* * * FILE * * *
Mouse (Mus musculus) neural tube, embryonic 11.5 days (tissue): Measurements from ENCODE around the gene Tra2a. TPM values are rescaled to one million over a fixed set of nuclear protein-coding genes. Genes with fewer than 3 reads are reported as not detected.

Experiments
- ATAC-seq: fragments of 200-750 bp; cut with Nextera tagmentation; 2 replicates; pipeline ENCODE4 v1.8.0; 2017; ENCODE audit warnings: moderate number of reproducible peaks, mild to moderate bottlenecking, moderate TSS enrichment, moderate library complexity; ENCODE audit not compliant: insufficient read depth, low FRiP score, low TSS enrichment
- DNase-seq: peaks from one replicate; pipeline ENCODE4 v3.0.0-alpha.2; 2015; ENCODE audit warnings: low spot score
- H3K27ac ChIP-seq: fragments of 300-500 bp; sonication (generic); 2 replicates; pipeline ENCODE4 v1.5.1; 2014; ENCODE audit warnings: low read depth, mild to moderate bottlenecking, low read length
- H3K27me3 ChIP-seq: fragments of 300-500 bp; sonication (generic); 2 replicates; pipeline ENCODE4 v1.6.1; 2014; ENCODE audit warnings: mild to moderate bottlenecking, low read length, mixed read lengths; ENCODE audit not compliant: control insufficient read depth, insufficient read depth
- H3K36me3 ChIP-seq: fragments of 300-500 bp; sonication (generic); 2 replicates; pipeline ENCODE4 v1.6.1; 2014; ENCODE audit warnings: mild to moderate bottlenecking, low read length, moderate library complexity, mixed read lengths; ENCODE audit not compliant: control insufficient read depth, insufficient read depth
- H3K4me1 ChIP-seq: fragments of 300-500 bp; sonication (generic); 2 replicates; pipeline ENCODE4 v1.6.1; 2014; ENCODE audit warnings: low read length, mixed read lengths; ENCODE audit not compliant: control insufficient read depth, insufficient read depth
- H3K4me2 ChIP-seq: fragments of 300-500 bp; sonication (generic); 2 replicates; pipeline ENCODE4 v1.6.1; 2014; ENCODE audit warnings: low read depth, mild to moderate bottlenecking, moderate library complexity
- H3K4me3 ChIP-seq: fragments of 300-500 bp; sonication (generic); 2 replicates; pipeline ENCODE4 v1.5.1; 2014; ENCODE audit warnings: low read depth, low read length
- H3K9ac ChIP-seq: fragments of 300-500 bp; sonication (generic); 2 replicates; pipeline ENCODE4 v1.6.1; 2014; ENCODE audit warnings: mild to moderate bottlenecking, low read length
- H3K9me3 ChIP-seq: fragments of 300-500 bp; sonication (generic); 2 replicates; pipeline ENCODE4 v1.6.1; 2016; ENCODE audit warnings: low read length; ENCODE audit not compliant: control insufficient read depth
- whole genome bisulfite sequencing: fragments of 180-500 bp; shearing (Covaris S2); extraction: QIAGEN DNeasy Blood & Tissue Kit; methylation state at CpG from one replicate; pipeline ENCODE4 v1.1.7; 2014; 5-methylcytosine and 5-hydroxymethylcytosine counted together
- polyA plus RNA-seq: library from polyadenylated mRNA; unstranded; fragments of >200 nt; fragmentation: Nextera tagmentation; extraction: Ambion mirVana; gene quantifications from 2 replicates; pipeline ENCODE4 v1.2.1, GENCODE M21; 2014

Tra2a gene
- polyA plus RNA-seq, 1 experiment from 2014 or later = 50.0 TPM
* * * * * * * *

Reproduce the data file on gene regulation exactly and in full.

Mouse (Mus musculus) neural tube, embryonic 11.5 days (tissue): Measurements from ENCODE around the gene Tra2a. TPM values are rescaled to one million over a fixed set of nuclear protein-coding genes. Genes with fewer than 3 reads are reported as not detected.

Experiments
- ATAC-seq: fragments of 200-750 bp; cut with Nextera tagmentation; 2 replicates; pipeline ENCODE4 v1.8.0; 2017; ENCODE audit warnings: moderate number of reproducible peaks, mild to moderate bottlenecking, moderate TSS enrichment, moderate library complexity; ENCODE audit not compliant: insufficient read depth, low FRiP score, low TSS enrichment
- DNase-seq: peaks from one replicate; pipeline ENCODE4 v3.0.0-alpha.2; 2015; ENCODE audit warnings: low spot score
- H3K27ac ChIP-seq: fragments of 300-500 bp; sonication (generic); 2 replicates; pipeline ENCODE4 v1.5.1; 2014; ENCODE audit warnings: low read depth, mild to moderate bottlenecking, low read length
- H3K27me3 ChIP-seq: fragments of 300-500 bp; sonication (generic); 2 replicates; pipeline ENCODE4 v1.6.1; 2014; ENCODE audit warnings: mild to moderate bottlenecking, low read length, mixed read lengths; ENCODE audit not compliant: control insufficient read depth, insufficient read depth
- H3K36me3 ChIP-seq: fragments of 300-500 bp; sonication (generic); 2 replicates; pipeline ENCODE4 v1.6.1; 2014; ENCODE audit warnings: mild to moderate bottlenecking, low read length, moderate library complexity, mixed read lengths; ENCODE audit not compliant: control insufficient read depth, insufficient read depth
- H3K4me1 ChIP-seq: fragments of 300-500 bp; sonication (generic); 2 replicates; pipeline ENCODE4 v1.6.1; 2014; ENCODE audit warnings: low read length, mixed read lengths; ENCODE audit not compliant: control insufficient read depth, insufficient read depth
- H3K4me2 ChIP-seq: fragments of 300-500 bp; sonication (generic); 2 replicates; pipeline ENCODE4 v1.6.1; 2014; ENCODE audit warnings: low read depth, mild to moderate bottlenecking, moderate library complexity
- H3K4me3 ChIP-seq: fragments of 300-500 bp; sonication (generic); 2 replicates; pipeline ENCODE4 v1.5.1; 2014; ENCODE audit warnings: low read depth, low read length
- H3K9ac ChIP-seq: fragments of 300-500 bp; sonication (generic); 2 replicates; pipeline ENCODE4 v1.6.1; 2014; ENCODE audit warnings: mild to moderate bottlenecking, low read length
- H3K9me3 ChIP-seq: fragments of 300-500 bp; sonication (generic); 2 replicates; pipeline ENCODE4 v1.6.1; 2016; ENCODE audit warnings: low read length; ENCODE audit not compliant: control insufficient read depth
- whole genome bisulfite sequencing: fragments of 180-500 bp; shearing (Covaris S2); extraction: QIAGEN DNeasy Blood & Tissue Kit; methylation state at CpG from one replicate; pipeline ENCODE4 v1.1.7; 2014; 5-methylcytosine and 5-hydroxymethylcytosine counted together
- polyA plus RNA-seq: library from polyadenylated mRNA; unstranded; fragments of >200 nt; fragmentation: Nextera tagmentation; extraction: Ambion mirVana; gene quantifications from 2 replicates; pipeline ENCODE4 v1.2.1, GENCODE M21; 2014

Tra2a gene
- polyA plus RNA-seq, 1 experiment from 2014 or later = 50.0 TPM